A fat woman standing in line at the grocery store does not want to be the target of endless silent judgment and raised eyebrows about what is and isn’t in her cart, what she unloads onto the belt, how she moves, how she dresses. She does not want to be the stand-in symbol for evil and greed and nasty, dirty things. She doesn’t want to be a fetish, either, she doesn’t want to be stared at by people who are mentally undressing her and thinking about how she looks. Maybe she just wants to be neutral. Maybe she just wants to be another person standing in line at the grocery store, neutral, not standing for anything, just another body in the store. She might not feel that way all the time; maybe some days she thinks it would be nice if someone gave her an admiring glance. But sometimes, you just want to stand in line and not be a symbol.
They also belong in neutral places, where you might expect to see a standard, ‘generic’ body used for colour and added depth, because fat people are standard too. Fat people belong there, in the sidebars and the crowd scenes and everywhere else, the places you would expect to find them in real life; fat bodies belong in settings so neutral that they are unremarkable and do not need to attract comments one way or the other, because that, too, is part of the fight for liberation. To be unremarkable, not the subject of intense scrutiny or attention because you just are, just like all the other people in a scene.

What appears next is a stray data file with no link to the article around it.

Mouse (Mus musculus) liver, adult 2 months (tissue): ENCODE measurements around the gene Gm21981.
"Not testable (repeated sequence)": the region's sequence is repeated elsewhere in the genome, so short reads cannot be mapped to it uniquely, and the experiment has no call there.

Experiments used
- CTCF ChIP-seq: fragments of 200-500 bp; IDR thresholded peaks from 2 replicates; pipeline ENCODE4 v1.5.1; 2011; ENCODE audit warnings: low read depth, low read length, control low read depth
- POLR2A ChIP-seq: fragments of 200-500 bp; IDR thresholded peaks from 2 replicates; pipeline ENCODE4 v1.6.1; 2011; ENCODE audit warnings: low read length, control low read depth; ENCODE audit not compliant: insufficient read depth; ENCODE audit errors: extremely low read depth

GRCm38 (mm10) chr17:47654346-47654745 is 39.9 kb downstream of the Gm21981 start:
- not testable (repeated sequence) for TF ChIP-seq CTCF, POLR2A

I imagine tuning in to a favourite television series and seeing a fat character casually depicted on screen, with no particular messaging embedded in that character. That is a depiction of fatness I want to see every bit as much as a specifically positive, fat-friendly presentation.” —s.e. smith, The Coding of Fatness (via amatteroftiming)
WTF! And he has a PhD.
If you are a student with any kind of disability at WKU, you have to give your professors a form at the beginning of the semester notifying them of any accommodations you need. They always mention this part when they go over the syllabus. My professor today says “If you have any disabilities, make…